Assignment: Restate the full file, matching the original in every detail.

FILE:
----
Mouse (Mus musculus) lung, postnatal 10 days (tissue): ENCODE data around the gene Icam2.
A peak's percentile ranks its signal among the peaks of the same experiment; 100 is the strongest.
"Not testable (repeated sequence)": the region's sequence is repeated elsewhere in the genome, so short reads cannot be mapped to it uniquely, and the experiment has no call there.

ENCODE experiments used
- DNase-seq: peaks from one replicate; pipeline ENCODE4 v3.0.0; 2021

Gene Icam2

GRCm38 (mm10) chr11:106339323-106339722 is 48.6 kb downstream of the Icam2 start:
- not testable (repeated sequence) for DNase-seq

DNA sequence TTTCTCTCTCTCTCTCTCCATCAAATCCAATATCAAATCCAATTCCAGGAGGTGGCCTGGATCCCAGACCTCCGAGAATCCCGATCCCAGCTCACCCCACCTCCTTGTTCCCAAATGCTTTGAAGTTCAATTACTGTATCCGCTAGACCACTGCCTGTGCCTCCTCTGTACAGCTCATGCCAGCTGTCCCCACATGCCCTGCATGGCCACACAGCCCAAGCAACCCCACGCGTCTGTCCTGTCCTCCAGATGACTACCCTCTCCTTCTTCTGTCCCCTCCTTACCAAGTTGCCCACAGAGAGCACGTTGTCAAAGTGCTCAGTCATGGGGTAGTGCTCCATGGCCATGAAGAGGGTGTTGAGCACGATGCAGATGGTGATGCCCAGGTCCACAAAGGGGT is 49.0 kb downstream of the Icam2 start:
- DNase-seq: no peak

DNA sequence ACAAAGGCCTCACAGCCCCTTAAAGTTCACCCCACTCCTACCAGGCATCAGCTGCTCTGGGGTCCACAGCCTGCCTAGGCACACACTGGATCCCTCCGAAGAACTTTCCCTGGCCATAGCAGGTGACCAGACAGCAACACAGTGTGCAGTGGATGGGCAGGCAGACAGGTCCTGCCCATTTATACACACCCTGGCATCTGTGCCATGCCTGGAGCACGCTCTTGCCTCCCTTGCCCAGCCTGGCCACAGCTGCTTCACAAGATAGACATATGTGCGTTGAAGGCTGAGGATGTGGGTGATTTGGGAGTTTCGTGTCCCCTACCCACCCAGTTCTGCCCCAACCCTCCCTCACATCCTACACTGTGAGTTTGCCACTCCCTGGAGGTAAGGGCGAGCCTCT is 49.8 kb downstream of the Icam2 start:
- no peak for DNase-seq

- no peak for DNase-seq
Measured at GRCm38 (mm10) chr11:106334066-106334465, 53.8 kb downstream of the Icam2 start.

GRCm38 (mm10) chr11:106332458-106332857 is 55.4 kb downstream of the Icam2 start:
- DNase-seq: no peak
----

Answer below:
Mouse (Mus musculus) lung, postnatal 10 days (tissue): ENCODE data around the gene Icam2.
A peak's percentile ranks its signal among the peaks of the same experiment; 100 is the strongest.
"Not testable (repeated sequence)": the region's sequence is repeated elsewhere in the genome, so short reads cannot be mapped to it uniquely, and the experiment has no call there.

ENCODE experiments used
- DNase-seq: peaks from one replicate; pipeline ENCODE4 v3.0.0; 2021

Gene Icam2

GRCm38 (mm10) chr11:106339323-106339722 is 48.6 kb downstream of the Icam2 start:
- not testable (repeated sequence) for DNase-seq

DNA sequence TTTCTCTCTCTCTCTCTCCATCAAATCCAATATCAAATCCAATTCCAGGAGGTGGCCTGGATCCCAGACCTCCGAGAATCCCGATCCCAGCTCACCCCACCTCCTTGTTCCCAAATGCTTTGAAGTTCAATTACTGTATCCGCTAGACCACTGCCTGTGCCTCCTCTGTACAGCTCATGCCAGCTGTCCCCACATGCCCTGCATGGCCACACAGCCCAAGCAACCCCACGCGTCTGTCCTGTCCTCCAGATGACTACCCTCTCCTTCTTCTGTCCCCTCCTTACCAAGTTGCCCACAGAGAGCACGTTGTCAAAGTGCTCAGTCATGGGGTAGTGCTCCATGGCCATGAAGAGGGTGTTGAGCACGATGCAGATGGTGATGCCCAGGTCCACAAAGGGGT is 49.0 kb downstream of the Icam2 start:
- DNase-seq: no peak

DNA sequence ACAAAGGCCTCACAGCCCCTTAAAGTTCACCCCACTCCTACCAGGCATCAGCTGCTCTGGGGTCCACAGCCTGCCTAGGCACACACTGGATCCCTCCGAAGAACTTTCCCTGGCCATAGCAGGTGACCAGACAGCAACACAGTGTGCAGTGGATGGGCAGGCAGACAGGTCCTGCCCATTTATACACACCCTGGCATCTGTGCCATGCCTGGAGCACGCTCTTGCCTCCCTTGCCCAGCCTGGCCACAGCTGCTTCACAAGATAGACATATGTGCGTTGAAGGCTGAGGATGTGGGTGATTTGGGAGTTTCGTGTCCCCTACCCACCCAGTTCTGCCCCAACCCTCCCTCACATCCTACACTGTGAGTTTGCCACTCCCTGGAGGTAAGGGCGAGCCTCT is 49.8 kb downstream of the Icam2 start:
- no peak for DNase-seq

- no peak for DNase-seq
Measured at GRCm38 (mm10) chr11:106334066-106334465, 53.8 kb downstream of the Icam2 start.

GRCm38 (mm10) chr11:106332458-106332857 is 55.4 kb downstream of the Icam2 start:
- DNase-seq: no peak